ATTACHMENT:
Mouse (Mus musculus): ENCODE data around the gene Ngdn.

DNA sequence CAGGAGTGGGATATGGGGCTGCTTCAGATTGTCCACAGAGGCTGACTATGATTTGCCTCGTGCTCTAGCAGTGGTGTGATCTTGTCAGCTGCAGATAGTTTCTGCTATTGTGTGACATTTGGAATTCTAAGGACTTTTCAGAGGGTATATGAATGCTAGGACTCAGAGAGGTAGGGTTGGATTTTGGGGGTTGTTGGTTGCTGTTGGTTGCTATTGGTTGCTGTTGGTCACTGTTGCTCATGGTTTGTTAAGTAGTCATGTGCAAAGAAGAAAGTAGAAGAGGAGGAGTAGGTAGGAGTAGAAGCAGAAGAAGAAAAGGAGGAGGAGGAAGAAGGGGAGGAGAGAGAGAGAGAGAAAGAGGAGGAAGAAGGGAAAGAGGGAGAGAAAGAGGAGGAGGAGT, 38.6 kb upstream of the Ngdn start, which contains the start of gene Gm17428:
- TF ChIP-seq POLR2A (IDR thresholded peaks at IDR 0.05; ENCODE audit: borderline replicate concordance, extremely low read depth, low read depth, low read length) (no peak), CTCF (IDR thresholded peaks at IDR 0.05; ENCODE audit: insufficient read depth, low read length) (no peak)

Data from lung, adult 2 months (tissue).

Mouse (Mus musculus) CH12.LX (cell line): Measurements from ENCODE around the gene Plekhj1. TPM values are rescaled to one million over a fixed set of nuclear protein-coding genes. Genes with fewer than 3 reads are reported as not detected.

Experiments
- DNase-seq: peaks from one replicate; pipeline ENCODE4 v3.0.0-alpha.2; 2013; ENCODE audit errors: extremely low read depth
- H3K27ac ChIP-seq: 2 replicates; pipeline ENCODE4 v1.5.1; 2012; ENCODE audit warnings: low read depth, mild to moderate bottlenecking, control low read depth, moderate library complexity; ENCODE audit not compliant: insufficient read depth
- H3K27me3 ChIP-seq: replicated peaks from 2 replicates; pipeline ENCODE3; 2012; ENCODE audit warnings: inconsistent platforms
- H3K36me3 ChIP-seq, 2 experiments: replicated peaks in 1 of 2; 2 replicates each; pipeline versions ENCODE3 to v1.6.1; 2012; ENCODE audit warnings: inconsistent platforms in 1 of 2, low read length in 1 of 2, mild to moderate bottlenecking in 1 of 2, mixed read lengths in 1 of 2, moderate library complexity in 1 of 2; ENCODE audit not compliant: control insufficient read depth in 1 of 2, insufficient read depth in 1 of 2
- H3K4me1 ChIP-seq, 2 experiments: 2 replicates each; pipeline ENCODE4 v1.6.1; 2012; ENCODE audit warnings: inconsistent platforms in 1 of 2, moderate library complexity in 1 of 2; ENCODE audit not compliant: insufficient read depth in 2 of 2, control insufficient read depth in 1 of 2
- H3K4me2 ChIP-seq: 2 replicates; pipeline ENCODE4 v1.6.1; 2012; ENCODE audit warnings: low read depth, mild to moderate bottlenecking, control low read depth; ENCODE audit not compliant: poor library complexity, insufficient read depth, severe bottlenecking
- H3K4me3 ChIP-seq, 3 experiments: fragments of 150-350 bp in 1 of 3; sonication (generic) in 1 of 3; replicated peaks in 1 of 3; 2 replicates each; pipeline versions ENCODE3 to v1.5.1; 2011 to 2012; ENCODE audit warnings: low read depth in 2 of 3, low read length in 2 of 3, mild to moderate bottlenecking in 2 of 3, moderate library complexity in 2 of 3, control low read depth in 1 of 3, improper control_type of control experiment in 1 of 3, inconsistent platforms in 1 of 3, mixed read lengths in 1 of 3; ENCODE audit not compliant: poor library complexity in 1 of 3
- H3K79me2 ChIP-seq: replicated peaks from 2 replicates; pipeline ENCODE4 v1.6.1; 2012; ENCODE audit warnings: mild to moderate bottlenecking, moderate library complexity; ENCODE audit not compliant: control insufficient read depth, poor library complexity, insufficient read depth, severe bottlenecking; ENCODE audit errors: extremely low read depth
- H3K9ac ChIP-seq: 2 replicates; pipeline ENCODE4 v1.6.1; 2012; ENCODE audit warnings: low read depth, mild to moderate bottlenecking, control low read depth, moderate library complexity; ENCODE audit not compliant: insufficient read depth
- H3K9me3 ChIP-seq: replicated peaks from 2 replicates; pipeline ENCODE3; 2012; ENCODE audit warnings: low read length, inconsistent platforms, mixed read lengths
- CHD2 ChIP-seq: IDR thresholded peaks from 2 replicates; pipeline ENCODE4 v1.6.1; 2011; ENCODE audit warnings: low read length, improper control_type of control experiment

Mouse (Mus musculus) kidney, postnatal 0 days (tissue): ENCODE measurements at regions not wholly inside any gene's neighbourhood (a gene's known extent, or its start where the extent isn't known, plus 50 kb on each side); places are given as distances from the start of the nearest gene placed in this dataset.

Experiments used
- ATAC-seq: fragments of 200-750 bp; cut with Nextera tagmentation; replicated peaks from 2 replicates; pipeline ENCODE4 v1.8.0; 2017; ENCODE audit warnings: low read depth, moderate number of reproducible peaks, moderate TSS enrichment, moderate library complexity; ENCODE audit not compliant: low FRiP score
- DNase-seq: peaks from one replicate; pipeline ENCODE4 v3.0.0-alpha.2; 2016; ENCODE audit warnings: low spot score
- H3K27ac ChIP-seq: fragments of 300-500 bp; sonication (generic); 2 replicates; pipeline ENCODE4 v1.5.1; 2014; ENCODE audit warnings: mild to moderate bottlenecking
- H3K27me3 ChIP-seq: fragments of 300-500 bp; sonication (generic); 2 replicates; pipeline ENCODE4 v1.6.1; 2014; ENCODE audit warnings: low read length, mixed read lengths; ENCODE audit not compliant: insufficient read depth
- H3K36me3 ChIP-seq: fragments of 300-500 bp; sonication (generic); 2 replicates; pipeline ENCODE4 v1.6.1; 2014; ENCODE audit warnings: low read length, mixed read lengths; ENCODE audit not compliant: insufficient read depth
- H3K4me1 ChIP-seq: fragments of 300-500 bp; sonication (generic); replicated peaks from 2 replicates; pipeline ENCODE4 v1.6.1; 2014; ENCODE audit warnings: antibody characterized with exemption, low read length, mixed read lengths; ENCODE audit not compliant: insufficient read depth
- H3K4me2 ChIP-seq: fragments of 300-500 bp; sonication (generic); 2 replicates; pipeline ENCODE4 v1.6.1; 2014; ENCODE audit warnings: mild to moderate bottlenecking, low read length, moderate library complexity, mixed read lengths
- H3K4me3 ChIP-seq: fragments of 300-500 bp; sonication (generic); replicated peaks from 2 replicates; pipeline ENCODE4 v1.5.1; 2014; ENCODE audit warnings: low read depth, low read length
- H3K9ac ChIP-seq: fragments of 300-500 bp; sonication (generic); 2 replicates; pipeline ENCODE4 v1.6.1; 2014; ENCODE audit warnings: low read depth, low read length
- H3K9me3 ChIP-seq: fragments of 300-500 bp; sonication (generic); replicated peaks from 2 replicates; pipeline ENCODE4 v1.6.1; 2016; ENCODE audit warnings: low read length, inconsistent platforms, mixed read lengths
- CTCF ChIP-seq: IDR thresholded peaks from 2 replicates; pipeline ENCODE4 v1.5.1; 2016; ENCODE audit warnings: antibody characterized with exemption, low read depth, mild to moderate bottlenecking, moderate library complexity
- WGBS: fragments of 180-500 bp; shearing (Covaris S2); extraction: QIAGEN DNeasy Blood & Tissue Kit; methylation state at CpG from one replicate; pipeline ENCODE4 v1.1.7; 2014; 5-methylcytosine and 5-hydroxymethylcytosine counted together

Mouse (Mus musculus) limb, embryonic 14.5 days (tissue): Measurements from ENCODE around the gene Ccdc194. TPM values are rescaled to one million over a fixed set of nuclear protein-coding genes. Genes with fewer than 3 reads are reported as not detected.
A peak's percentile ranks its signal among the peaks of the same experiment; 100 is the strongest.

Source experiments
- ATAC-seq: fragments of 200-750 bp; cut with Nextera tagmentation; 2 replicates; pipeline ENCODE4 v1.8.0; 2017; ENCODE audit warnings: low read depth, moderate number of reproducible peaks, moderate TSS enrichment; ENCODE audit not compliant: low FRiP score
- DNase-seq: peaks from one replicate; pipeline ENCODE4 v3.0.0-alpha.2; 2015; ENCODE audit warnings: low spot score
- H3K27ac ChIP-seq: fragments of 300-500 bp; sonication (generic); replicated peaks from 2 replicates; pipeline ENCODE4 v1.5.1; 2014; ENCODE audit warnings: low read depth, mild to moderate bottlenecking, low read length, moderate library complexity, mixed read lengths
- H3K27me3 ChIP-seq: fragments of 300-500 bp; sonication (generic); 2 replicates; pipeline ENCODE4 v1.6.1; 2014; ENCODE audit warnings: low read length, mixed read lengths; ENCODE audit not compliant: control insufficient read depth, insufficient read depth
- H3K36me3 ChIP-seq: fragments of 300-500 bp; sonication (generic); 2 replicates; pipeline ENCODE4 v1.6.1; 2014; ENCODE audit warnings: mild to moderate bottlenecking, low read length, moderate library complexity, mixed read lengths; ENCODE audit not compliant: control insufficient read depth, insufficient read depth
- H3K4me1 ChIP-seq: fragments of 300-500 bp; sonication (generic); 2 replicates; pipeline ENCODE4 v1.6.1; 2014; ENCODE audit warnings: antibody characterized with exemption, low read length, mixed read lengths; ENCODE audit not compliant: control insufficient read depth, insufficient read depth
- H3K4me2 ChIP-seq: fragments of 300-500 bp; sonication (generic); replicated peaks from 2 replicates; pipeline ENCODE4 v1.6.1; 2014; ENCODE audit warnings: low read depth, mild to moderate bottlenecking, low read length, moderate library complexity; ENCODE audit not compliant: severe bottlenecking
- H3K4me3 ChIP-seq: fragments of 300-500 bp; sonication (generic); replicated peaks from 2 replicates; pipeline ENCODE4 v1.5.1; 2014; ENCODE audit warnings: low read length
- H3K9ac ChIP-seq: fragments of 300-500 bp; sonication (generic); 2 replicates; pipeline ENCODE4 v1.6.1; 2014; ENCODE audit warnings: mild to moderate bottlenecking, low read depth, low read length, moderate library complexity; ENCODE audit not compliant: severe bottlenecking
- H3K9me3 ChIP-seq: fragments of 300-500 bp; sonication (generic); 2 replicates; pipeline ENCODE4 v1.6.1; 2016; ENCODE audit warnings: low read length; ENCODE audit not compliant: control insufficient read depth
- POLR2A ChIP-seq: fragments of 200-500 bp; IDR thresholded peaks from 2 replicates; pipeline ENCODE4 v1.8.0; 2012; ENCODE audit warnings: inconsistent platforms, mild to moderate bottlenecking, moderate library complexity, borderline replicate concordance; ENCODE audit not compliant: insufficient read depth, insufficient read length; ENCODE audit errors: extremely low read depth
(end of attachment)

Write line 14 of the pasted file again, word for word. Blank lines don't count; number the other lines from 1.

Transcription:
- H3K79me2 ChIP-seq: replicated peaks from 2 replicates; pipeline ENCODE4 v1.6.1; 2012; ENCODE audit warnings: mild to moderate bottlenecking, moderate library complexity; ENCODE audit not compliant: control insufficient read depth, poor library complexity, insufficient read depth, severe bottlenecking; ENCODE audit errors: extremely low read depth